Ticketed for Shutdown, SW Virginia Plant Survives, Will Add 100 Jobs

by JACK LYNE, Site Selection Executive Editor of Interactive Publishing
After more than eighty decades in Bristol, Va. (pictured), it looked like Moore's Quality Snack Foods was about to close up shop.

BRISTOL, Va. —After being part of the Bristol, Va., business community for more than 80 years, Moore's Quality Snack Foods was set to shut down on Sept. 30th.
       Well, that didn't happen. Production at that Bristol plant is still online, thanks to some stubborn state and local tenacity. Only now the facility has a new owner, Snack Alliance. And the Hermiston, Ore.-headquartered company is investing $9.8 million to significantly expand that facility, after which it's adding 100 new jobs.
       That zigzag scenario began to take shape on July 28th of last year. And this particular story's starting point at least seemed like the logical end of the tale. That day, Kennesaw, Ga.-based Wise Foods, a division of Borden Inc., announced that it was going to shut down the Bristol plant, eliminating what were then 155 jobs.
       The move by all accounts left plant employees in reeling shock. City officials were also taken totally off-guard - a fact that clearly steamed them. Those officials weren't shy about voicing their anger over Wise Foods' failure to tell them what that the company was considering. That breakdown, they charged, stripped away any opportunity the community might've had to pull the plant out of the fire.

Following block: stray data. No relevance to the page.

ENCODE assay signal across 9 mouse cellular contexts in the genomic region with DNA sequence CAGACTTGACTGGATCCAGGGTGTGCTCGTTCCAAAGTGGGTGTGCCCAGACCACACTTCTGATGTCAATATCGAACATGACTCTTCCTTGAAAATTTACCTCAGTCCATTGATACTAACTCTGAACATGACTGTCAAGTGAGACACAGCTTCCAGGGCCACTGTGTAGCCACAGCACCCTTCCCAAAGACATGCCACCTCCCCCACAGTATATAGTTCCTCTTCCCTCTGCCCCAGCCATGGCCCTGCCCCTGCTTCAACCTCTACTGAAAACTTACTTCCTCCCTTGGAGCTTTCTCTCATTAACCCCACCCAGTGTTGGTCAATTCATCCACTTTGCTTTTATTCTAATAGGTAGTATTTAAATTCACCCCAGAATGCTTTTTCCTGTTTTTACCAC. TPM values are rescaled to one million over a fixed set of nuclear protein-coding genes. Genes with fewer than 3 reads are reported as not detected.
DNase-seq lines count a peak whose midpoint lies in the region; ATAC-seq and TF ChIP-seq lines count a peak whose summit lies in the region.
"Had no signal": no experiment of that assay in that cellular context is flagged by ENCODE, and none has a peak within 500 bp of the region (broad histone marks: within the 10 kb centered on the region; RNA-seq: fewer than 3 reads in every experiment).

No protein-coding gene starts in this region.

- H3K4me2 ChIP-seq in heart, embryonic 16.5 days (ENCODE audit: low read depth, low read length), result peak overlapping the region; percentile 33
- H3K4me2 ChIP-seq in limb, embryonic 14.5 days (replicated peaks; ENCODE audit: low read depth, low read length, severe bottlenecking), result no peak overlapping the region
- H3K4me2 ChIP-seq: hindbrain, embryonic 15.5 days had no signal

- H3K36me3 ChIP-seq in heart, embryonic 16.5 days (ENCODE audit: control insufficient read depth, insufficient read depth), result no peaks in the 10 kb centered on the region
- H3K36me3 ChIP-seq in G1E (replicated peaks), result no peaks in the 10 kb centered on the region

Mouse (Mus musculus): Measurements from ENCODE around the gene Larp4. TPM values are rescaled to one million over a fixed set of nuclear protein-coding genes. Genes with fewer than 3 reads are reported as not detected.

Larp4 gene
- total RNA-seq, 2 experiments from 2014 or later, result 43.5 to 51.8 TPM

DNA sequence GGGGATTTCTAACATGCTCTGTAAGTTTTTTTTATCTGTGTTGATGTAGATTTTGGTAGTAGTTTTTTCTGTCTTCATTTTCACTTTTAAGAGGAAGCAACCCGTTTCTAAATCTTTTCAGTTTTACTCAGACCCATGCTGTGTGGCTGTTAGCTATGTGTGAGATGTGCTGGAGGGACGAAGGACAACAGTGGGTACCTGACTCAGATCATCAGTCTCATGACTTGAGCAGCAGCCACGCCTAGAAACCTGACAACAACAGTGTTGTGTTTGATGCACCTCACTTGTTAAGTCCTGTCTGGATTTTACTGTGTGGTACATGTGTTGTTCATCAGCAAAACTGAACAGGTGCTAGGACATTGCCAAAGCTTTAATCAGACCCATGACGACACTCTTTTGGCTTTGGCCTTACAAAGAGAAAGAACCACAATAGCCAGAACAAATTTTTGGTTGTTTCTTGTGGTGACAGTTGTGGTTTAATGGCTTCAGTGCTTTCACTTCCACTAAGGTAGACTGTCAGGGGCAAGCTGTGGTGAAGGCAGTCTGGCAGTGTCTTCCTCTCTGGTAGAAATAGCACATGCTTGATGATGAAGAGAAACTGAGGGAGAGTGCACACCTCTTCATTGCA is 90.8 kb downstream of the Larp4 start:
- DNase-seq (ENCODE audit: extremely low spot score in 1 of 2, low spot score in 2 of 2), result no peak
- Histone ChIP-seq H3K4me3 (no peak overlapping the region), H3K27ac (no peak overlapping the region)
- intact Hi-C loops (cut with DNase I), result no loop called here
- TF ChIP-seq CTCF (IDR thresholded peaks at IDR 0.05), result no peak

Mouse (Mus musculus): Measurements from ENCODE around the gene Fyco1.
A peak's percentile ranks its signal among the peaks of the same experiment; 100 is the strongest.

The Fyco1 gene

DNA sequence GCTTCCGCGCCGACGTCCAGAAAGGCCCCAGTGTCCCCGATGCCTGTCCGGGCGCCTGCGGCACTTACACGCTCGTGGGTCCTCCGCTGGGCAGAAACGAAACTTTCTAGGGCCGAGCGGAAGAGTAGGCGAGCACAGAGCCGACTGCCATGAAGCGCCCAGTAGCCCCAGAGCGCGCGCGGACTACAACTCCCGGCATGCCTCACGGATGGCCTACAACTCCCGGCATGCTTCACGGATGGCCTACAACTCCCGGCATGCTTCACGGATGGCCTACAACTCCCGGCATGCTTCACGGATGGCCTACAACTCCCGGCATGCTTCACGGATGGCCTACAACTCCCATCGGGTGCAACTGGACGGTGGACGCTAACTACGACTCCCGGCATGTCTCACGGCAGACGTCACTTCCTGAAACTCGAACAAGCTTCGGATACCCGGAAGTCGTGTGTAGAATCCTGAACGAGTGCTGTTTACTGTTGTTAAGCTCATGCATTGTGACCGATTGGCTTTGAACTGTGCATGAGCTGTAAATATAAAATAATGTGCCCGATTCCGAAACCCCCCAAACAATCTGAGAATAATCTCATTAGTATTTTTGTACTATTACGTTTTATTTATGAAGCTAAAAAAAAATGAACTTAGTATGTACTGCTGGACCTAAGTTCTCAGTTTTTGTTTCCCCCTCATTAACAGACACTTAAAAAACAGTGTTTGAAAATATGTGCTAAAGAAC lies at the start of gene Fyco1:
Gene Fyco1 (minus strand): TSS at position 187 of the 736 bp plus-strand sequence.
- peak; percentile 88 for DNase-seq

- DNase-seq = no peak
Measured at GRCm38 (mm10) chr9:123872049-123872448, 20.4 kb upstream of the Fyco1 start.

What Bristol residents learned on July 28th was that Wise Foods officials in 2004 had undertaken a broad-ranging review of the capacity and utilization of its production operations. The Bristol plant, an older facility that wasn't very large, hadn't fared well in that analysis, the company said. So Wise made the decision to close the southwest Virginia facility, which made potato and corn chips, popcorn, and puffed cheese products.
       The shutdown would come no later than Sept. 30th, company officials said. At that point, the Bristol facility's production work would be shifted to newer, larger Wise plants in Berwick, Pa., and Spartanburg, S.C. The Bristol plant's manufacturing equipment would also be transferred to the Spartanburg site.